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What is vocational ministry?

The traditional definition of vocational ministry is a career in which an individual receives compensation for working full-time in a Christian organisational environment. People who work in the ministry professionally include pastors, missionaries, and full-time evangelists.

Vocation is derived from the Latin word vocti, which means "calling." Vocation, as used in Christian slang, is the calling that God places on a person's life to pursue a particular talent or passion. Even though the terms are now frequently used interchangeably, one's vocation may be distinct from one's occupation, or job. While the apostle Paul's occupation—what he did to support himself and his ministry financially—was that of a tentmaker, his spiritual calling was that of a missionary to the Gentiles (see Colossians 1:1). (see Acts 18:2–4).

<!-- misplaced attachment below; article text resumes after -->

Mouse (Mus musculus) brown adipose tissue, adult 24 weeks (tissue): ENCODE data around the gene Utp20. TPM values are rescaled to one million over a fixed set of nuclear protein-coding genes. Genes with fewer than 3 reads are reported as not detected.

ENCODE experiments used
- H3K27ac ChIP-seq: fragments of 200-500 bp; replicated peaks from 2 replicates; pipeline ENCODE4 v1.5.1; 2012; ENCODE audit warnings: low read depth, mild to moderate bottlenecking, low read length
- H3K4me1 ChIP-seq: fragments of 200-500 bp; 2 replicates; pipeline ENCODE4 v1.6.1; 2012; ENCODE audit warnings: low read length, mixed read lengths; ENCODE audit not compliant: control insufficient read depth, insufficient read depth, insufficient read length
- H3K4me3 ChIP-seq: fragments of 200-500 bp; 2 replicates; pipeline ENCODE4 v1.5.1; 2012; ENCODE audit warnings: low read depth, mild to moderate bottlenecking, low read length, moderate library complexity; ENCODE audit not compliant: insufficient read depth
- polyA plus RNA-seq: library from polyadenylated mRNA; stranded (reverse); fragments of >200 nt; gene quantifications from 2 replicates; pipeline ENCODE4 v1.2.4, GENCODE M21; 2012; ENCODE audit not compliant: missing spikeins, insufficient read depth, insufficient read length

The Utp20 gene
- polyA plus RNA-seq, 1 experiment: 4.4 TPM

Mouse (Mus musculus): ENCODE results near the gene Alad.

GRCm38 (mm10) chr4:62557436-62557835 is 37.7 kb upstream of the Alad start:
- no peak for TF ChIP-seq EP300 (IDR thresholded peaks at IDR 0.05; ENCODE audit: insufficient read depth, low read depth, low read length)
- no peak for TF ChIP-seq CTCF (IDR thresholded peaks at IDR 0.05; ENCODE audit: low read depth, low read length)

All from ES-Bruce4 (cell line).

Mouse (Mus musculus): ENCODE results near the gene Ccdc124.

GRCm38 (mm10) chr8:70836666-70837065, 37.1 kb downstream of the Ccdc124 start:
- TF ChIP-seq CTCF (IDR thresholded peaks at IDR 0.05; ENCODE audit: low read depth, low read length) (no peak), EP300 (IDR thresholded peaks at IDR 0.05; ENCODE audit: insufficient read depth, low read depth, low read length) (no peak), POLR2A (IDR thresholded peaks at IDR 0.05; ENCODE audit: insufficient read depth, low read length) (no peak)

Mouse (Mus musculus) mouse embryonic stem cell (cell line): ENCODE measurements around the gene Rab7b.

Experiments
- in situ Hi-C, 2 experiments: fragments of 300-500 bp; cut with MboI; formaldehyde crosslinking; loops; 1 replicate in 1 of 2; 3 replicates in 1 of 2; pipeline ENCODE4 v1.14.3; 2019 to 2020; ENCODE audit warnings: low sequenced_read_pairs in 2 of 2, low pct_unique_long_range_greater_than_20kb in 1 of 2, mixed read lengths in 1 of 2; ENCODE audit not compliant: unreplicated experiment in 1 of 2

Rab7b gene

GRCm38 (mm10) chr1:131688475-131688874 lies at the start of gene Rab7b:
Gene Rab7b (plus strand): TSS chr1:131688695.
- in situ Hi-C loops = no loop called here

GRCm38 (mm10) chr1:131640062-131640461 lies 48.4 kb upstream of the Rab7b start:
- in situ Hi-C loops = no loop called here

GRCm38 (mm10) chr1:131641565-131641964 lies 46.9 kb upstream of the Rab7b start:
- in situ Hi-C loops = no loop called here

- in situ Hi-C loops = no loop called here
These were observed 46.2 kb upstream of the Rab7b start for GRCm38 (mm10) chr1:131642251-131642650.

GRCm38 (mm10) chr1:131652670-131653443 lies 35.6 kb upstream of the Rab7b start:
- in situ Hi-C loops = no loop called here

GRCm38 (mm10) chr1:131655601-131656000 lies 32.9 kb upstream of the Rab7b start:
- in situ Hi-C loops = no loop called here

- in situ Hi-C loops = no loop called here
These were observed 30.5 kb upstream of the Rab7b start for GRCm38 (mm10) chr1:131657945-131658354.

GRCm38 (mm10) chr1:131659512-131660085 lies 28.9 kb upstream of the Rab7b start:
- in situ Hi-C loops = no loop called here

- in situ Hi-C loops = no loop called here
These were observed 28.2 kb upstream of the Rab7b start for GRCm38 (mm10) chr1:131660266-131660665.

Ministry simply means "service." In a Christian setting, ministry entails serving God and others in Jesus' example-following fashion (see Matthew 20:28 and John 13:13–15). While pastors earn their living through "ministry," God calls each and every one of us to ministry. Whatever you do, work at it with all your heart, as though you were working for the Lord and not for human masters, because you know that you will receive an inheritance from the Lord as a reward, as stated in Colossians 3:23–24. You are serving the Lord Christ. We can work at it with the mindset of serving God, regardless of whether it is a vocation or an occupation.

Doing what one is called to do for the service of God and others is what is meant by vocational ministry. Some people turn what they do for a living into their profession (see 1 Timothy 5:17–18 and 1 Corinthians 9:7–11). Others may combine vocational ministry with another source of income by working both jobs concurrently.


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